Photography by Sam Maynard Photography by Sam Maynard

An Lanntair was opened by the acclaimed Lewis poet and writer Iain Crichton Smith on 8th of March 1985 in the former Council Chambers of Stornoway Town Hall, which was to be our home until the opening of the new-build Arts Centre in 2005.

The initiative came from founding members Malcolm Maclean (artist, cartoonist and art teacher), Andy Bruce (architect) and Sam Maynard (then photographer at the Stornoway Gazette and now Vice President of Raw TV USA). Other signatories to the original constitution were Ken Kennedy, Murdo John Macleod, Agnes Rennie, Donnie Maclean (An Comunn Gaidheachd), Ina Maciver, Dr Finlay Macleod (who gave An Lanntair its name), Deirdre Macdonald and Robbie Neish (who designed our logo). They constituted An Lanntair as a non-profit limited company with charitable status – a community enterprise with membership open to all.

Malcolm, Sam and Andy continued their close involvement in the development of An Lanntair in its early years, during which a series of significant events and touring exhibitions built a reputation for ambition, innovation and quality. The declared aim was to “establish a creative space where new ideas could be explored”- a place that promoted the artists and culture of the Hebrides to the world and brought new arts experience to the islands.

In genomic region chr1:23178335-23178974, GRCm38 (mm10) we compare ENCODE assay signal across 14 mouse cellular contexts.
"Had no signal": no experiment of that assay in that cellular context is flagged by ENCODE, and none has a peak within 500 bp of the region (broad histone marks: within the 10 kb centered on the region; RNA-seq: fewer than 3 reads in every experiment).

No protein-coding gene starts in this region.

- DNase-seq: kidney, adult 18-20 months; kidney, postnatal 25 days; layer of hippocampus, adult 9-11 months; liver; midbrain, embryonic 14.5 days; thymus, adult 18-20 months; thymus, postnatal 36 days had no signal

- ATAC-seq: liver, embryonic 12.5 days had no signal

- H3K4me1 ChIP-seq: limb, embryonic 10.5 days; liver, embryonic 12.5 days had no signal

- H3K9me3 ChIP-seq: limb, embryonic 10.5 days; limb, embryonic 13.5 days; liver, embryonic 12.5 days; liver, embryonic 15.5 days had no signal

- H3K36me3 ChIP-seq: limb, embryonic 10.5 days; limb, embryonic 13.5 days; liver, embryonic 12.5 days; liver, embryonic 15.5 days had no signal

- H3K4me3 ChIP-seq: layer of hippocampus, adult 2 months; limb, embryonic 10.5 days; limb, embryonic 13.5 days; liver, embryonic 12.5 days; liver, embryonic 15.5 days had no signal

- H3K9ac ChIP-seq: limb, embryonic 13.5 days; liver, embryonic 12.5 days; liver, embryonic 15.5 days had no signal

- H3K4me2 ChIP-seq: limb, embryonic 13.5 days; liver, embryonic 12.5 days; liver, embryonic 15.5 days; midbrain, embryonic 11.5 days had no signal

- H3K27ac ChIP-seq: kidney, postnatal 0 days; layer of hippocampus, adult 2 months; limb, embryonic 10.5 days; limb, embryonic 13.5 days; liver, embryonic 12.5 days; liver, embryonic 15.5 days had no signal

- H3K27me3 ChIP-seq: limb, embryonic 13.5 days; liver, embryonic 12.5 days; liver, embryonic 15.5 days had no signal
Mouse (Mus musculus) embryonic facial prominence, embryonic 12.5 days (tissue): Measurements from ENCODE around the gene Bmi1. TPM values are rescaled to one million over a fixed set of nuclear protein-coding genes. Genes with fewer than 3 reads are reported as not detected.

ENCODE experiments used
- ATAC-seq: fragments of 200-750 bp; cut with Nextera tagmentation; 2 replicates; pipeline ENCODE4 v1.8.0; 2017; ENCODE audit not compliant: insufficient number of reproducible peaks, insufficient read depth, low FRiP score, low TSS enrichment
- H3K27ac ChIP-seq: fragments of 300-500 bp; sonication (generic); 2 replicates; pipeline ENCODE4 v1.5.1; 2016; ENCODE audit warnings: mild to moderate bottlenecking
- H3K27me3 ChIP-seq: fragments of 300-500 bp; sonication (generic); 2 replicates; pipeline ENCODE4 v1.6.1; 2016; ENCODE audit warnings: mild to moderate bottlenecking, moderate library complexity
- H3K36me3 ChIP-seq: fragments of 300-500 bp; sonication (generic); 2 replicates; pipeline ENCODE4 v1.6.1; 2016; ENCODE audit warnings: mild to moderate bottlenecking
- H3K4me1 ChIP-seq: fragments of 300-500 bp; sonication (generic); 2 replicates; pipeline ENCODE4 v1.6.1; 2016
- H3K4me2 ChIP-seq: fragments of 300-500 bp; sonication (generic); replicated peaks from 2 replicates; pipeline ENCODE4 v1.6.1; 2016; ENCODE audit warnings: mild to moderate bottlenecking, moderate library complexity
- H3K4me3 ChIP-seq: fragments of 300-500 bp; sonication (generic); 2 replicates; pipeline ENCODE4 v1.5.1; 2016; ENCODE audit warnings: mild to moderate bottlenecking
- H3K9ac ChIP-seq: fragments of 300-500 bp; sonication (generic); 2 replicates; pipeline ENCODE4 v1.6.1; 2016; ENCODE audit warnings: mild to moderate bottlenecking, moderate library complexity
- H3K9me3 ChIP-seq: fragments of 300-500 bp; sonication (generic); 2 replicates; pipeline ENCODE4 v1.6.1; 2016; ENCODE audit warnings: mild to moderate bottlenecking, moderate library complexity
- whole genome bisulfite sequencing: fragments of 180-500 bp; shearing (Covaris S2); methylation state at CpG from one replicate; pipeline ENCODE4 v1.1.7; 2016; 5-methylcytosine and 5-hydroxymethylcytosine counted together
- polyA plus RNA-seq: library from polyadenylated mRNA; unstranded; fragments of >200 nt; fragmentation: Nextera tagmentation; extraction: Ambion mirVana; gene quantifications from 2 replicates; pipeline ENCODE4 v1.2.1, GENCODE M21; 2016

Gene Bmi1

An Lanntair was the first exhibition space in Scotland to adopt a Gaelic policy and the early programme ranged from Seann Nòs song events to world music star Ali Farka Toure from Mali.

The inaugural exhibition featured young island photographer Murdo Macleod and our first major touring exhibition was As an Fhearann: From the Land to celebrate the Centenary of the 1886 Crofting Act. This show – accompanied by a landmark book and a special Scotsman supplement – brought the work of contemporary artists like Will Maclean and John Byrne together with that of key historical figures such as William MacTaggart, Thomas Faed and Paul Strand. It toured Scotland’s major galleries and in 1989 went coast-to-coast across Canada. Other exhibitions created and premiered at An Lanntair include Togail Tir: The Map of The Hebrides, Ewan Bain’s Angus Og, Erik Hoffman’s Portraits from the Western Edge which toured to Germany and Acts of Faith by Steve Dilworth, which toured throughout Scotland. Our exhibitions have also been shown at the National Museums, the National Libraries of Scotland, the People’s Palace and CCA in Glasgow, the London Irish Festival, the Festival Interceltique de Lorient in Brittany and the National Museum of Slovakia among others. At one point An Lanntair had four exhibitions on show in four galleries simultaneously.

That first decade was about establishing the organisation, developing skills, building community links, and exporting our programme. Few would have predicted on the launch evening – despite the optimism, enthusiasm and support on show – that the organisation would develop exponentially, become a major employer and be at the cultural epicentre of the Highlands and Islands. And that one day, it would be difficult to imagine Stornoway without it.